Think about getting in touch with a real estate professional in order to locate a facility that is suitable for operating a funeral home at a price that is reasonable to you. The monthly rent might be anything from $700 to several thousand dollars, depending on the size of the building and its location. Obviously, the more desirable the location, the more you will have to pay in rent for the space.

You should also plan to put aside somewhere around $1,000 or more on a monthly basis for advertising and marketing providers (the costs of advertising will depend in part on where you are located). Fortunately, funeral homes operate in large part on word of mouth, with past clients recommending your services to future clients or using them again. This means that it is critical you provide excellent and professional service each and every time. Remember, owning a funeral home is a unique business in that the service you are providing is exponentially more personal and important to your clients than the services they receive from other businesses – they will not forget their experience.

You can also expect to incur the cost of utilities, such as high-speed internet, which will range from $100 to $200 per month.

Compensation in the range of $35,000 to $65,000 per year is typical for a manager of the business side of a funeral home. Annual compensation in the range of $35,000 to $55,000 is required for a marketing expert. The average yearly income for an accountant is somewhere in the region of $35,000 to $75,000. The hourly wage for a receptionist working at a funeral home is between $10 and $15. The additional support personnel will probably make between $10 and $15 an hour. You will need to budget for these employees accordingly.

Who Exactly Makes Up the Target Market?

Funeral homes benefit from the fact that their target market is very clear and easy to identify. The target market consists of individuals and families that are located in your business’s community who have recently lost a family member or other loved one and who are looking for a professional funeral service. This means there is very little ambiguity as to whom you are trying to market your services to or what sort of client will be interested in them.

How Does One Go about Making a Profit in the Funeral Business?

Caskets, cremation services, funeral services, flowers, urns, and other things and services associated with funerals may all be sold by a funeral business in order to generate revenue and profit. There are many different add-ons that you can offer to increase your profits with each service and drive up your margins. Add-ons include things like prayer cards, premium caskets and urns, quality flower options, and more.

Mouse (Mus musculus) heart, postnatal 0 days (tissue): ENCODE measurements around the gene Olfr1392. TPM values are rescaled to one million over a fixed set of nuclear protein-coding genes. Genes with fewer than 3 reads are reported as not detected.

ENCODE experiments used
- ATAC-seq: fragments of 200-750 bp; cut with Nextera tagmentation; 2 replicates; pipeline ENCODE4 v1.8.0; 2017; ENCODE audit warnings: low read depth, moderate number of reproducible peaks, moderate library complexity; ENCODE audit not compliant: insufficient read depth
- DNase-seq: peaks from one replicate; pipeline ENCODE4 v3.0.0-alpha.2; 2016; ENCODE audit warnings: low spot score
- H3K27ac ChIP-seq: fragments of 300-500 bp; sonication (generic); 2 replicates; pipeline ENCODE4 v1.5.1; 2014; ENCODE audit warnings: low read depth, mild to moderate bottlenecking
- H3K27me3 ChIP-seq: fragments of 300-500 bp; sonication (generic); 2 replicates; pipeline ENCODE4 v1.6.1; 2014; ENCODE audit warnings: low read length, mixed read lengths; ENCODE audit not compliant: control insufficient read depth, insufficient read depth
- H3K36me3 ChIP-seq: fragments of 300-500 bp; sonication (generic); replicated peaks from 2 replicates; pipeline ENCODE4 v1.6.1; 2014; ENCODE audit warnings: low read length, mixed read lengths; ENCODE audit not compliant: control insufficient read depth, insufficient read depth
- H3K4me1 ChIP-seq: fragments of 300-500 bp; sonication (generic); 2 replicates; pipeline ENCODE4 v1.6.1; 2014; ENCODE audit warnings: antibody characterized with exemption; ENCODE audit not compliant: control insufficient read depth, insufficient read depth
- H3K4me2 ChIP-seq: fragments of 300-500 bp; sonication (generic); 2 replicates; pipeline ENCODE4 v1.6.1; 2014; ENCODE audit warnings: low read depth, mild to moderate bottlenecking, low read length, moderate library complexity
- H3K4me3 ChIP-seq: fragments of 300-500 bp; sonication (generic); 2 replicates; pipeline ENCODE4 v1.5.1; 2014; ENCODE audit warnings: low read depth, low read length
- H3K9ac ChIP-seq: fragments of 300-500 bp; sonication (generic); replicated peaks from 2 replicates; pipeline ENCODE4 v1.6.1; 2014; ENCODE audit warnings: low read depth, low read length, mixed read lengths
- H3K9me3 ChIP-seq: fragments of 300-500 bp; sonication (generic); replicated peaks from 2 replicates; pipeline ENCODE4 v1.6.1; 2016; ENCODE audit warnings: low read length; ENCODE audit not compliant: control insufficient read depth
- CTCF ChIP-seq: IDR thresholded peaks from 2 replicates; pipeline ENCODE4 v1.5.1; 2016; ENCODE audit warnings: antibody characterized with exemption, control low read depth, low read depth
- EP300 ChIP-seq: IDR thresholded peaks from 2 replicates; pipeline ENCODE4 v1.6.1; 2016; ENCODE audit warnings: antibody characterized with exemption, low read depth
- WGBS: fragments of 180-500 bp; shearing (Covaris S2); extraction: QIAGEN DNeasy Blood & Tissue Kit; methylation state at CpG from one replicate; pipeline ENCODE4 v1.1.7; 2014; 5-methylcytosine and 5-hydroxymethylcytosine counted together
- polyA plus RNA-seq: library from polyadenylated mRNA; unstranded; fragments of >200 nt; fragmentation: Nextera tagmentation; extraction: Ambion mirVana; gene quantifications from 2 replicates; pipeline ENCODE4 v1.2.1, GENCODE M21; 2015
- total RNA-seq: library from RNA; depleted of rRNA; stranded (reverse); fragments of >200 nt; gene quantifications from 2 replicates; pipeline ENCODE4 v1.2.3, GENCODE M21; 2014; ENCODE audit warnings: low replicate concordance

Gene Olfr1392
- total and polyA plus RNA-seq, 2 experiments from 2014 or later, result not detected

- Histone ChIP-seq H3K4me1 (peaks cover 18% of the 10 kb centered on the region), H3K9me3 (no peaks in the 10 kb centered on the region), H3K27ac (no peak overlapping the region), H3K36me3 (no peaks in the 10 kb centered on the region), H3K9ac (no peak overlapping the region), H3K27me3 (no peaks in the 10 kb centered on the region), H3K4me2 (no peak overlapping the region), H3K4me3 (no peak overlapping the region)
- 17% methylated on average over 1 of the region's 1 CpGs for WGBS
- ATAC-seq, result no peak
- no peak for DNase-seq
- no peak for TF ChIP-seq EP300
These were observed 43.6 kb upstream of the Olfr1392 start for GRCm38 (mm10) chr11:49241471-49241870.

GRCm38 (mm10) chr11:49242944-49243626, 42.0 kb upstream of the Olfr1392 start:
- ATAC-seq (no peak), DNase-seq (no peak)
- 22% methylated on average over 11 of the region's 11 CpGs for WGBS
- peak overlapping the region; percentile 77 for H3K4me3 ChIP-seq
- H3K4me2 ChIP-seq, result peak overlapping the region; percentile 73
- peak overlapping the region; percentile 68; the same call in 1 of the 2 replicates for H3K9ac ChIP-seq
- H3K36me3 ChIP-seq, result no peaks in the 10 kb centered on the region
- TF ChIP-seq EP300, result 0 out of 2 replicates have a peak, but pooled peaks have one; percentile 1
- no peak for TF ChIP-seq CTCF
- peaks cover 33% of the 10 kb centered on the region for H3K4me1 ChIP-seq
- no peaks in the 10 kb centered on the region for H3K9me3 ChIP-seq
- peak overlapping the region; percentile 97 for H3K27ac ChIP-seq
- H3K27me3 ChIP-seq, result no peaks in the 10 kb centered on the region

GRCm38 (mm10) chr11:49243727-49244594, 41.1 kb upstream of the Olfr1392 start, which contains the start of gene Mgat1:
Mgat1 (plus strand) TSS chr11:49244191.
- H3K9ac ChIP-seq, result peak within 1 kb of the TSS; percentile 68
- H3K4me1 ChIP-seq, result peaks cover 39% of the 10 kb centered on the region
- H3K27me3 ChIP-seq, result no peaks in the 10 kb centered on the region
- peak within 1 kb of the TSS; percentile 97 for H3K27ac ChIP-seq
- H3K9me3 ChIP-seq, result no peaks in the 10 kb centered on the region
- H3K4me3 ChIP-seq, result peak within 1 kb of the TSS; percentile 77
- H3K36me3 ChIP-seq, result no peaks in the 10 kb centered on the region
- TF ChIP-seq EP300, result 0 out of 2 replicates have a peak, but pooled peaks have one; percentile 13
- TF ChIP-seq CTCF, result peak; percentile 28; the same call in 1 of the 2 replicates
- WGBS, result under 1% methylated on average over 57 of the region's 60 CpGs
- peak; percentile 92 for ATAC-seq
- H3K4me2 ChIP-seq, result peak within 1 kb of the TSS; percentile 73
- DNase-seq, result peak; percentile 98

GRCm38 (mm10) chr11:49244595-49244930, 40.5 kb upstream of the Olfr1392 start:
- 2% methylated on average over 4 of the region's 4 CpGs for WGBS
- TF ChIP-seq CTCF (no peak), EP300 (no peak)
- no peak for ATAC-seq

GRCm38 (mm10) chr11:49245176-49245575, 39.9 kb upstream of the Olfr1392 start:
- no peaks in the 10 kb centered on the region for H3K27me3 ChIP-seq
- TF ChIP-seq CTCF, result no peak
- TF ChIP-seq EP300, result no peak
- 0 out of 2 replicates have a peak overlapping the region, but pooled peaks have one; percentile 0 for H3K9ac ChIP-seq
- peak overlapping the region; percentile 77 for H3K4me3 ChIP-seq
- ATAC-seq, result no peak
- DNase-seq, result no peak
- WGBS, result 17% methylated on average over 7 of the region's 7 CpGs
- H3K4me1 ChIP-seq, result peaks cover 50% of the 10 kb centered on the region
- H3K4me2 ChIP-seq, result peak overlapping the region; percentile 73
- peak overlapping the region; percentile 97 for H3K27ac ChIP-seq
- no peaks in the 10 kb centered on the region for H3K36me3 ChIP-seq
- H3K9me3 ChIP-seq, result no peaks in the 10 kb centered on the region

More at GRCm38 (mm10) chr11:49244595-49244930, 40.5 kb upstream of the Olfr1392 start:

There isn’t a lot of room for creativity in the funeral service business – so you don’t really need to think outside the box in this instance. Instead, you should take a look at what other funeral homes are offering to their clients and determine if they are the right fit for your customers.

Obituary notices, graveside funerals, and online memorial programs all have the potential to incur additional fees. It is also feasible to collect payment in exchange for giving aid in the acquisition of documents such as burial permits and death certificates.

How Much Can You Reasonably Charge Your Customers?

A funeral typically costs between $6,000 and $7,000 in today’s dollars. This price takes into account the cost of embalming, cosmetics, viewings, transportation expenditures, and professional fees. If, on the other hand, your funeral home company provides other services, you may be able to charge more for those services. And as already noted, you can charge additional fees for add-ons, such as managing the church service, sending out notifications, etc.

The amount you can charge customers will also depend on where your funeral home is located and the local price level. For instance, funeral services in and around New York City will cost considerably more than funeral services in rural Illinois.

Revenue Potential of a Funeral Home

There is the potential for a funeral home company to generate hundreds of thousands of dollars per year if it is situated in the correct region. A lot of this will depend on the demographics of the area. Areas that tend to have more elderly people will, sadly, generate more potential clients. Getting to a stage where you have earned back your initial investment will likely take several years as a funeral homeowner. However, you can generate great cash flow and a solid income in the interim if you operate your business effectively.